Fans of Elliott Smith will enjoy Say Yes, a podcast from Louisville Public Media. Guests have so far included Gus Van Sant, Jack Black, Mary Lou Lord and Ben Gibbard. It’s interesting whether you’re a newcomer to Smith’s work or a super-fan; interest is assumed, but not detailed prior knowledge of his work, and even those like me who’ve seen the film, read multiple books, countless articles and oral histories about Smith will be entertained and informed by the guests’ anecdotes.

The podcast features some delightful piano arrangements of Smith’s songs by Joshua Piper, a.k.a. heavypiano:

As a side note, over the past few years I’ve been increasingly enamoured of Alex G, a Philly-based wunderkind who’s about to release his 8th album in what seems like about 6 weeks. I hear a lot of Smith in him. Here’s where to start with Alex G, courtesy of Pitchfork.

Recent Links: November 2013

More links from Pinboard:

  • How Wes Anderson made The Royal Tenenbaums. Matt Zoller Seitz has written a book about the films of Wes Anderson. Here’s an interview with Anderson, excerpted from the book, about the making of The Royal Tenenbaums, which some days is my favourite of his films. You can find a bunch of videos about the films on Roger Ebert’s Vimeo channel.
  • Let them eat MOOCs. I think a lot about MOOCs, the current buzzworthy method of presenting online education. MOOCs face all kinds of challenges: retention/completion, lack of accreditation and lack of educator support being just three. Here Gianpiero Petriglieri compares MOOCs to colonialism. It’s not the jump it sounds like.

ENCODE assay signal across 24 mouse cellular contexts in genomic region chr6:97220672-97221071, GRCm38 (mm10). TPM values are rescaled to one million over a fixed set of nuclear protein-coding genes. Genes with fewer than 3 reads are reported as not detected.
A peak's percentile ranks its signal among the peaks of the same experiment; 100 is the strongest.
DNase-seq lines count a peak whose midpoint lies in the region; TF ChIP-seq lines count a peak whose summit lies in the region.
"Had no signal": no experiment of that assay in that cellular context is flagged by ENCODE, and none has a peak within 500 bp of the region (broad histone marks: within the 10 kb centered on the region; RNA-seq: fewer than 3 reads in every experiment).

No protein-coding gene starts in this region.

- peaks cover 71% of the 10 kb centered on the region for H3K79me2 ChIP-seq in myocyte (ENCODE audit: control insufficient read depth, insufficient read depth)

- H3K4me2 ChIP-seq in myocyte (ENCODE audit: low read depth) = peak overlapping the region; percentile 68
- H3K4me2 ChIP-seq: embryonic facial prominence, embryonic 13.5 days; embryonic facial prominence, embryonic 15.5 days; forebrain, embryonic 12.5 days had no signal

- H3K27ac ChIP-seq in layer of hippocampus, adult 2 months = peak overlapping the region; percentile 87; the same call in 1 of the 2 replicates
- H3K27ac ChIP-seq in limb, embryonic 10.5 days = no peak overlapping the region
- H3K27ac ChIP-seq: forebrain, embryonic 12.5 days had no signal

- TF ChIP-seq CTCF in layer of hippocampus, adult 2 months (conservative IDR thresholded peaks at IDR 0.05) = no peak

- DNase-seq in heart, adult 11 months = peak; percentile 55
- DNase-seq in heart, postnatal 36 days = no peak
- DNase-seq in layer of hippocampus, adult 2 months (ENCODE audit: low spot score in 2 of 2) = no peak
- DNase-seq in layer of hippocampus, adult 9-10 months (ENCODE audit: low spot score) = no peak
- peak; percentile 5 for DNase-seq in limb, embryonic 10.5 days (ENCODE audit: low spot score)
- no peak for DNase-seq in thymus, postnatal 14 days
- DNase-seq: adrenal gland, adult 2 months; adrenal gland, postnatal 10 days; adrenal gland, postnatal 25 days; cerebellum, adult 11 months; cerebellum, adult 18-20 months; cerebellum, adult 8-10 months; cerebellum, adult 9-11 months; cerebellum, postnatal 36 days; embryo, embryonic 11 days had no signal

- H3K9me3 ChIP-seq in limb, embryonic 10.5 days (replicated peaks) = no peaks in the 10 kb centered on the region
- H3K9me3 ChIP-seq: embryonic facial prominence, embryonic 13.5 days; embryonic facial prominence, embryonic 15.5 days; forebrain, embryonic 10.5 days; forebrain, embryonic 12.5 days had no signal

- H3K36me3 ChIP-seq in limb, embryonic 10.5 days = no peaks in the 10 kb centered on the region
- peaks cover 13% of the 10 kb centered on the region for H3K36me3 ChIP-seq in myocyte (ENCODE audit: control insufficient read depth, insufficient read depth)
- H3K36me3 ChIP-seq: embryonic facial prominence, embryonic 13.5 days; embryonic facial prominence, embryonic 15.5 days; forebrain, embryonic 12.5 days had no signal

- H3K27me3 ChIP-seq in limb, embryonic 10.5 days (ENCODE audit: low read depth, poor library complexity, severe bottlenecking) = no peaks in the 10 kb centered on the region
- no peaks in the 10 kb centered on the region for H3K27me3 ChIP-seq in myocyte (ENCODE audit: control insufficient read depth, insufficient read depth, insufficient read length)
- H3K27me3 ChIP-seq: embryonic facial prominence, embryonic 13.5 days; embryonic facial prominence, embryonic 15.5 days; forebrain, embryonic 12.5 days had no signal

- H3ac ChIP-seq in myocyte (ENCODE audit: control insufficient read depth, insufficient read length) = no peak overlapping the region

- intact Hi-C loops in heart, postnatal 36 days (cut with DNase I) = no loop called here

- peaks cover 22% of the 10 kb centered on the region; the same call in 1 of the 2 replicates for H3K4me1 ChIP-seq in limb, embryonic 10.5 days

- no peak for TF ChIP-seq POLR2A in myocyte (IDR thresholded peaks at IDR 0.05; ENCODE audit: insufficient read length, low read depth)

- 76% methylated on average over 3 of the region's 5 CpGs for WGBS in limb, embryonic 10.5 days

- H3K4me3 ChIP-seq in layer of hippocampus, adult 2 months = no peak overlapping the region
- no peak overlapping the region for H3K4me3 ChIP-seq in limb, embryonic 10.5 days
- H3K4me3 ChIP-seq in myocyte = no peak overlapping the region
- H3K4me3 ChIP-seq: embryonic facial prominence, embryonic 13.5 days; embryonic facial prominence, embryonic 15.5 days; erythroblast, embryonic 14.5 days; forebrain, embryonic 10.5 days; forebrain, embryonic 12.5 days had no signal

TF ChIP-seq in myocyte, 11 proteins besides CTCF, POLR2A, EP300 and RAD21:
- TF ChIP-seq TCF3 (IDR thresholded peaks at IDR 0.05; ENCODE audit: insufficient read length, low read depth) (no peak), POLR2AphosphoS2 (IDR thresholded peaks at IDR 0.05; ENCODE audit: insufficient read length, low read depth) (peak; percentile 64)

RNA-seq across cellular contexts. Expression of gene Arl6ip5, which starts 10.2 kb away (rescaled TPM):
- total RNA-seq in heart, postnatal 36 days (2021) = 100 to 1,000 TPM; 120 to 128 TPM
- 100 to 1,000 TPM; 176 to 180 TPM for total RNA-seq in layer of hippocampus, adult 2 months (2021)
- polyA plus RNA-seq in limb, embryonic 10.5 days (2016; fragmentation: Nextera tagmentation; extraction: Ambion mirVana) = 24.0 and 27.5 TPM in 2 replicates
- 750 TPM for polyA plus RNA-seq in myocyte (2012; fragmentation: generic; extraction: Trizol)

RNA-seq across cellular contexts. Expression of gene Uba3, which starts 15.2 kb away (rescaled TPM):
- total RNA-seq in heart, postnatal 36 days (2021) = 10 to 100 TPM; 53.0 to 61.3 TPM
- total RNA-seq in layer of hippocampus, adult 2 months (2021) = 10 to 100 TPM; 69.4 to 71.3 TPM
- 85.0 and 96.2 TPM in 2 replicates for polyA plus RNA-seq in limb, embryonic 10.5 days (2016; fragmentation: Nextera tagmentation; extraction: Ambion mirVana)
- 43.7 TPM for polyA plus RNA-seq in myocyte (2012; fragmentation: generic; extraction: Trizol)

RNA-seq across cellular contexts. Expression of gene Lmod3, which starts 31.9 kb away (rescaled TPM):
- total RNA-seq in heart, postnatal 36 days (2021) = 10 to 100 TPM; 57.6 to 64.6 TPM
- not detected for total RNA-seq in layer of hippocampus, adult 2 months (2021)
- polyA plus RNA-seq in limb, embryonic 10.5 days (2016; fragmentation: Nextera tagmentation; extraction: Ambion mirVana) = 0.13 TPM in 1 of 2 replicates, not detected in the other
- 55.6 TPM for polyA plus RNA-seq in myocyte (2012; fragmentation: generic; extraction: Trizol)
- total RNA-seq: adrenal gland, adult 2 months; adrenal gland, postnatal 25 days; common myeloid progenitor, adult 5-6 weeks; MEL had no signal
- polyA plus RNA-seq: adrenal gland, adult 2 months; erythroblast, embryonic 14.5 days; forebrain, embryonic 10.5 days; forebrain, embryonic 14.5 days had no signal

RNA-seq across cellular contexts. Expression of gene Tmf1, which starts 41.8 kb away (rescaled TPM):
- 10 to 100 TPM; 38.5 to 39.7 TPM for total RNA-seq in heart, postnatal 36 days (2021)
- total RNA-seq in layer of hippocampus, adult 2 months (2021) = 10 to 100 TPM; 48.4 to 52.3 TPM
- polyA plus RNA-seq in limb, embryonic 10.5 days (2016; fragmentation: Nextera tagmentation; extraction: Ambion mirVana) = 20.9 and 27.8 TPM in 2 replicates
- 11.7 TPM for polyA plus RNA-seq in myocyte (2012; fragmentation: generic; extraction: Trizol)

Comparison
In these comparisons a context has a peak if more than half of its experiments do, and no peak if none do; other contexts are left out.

• What makes a sentence sad? What’s the saddest sentence you’ve ever read?
  • Annotation Tuesday! Gay Talese and “Frank Sinatra Has a Cold”. Talese’s piece on Sinatra is a hugely influential magazine article from 1966, a seminal piece of ‘New Journalism’. This is the director’s commentary.
  • Keep the things you forgot: An Elliot Smith oral history. I read lots of terrific pieces on singer-songwriter Smith over the past couple of months, most published to mark the tenth anniversary of his death. This is easily one of the best. Smith’s music made an indelible mark on me in the late ’90s and early ’00s, and I often wonder what he would have produced if he were still alive.
  • Choose your own philosophy adventure. A plug for something on our site: this is a Twine game, and I think it came out really well.
  • The Great Discontent: Merlin Mann. I find Merlin to be a very interesting guy, although I’m still not entirely sure what it is that he does for a living, other than podcasting. He doesn’t post much about his speaking gigs any more, and the productivity racket is clearly something he’s (rightfully) left behind. This is a nice interview, and that header image is fantastic.
  • Humanity’s deep future. This is where science fiction meets science: predictions of our species many, many years in to the future. What planet will we live on? Will AI have taken over? Is the march of technological progress unstoppable?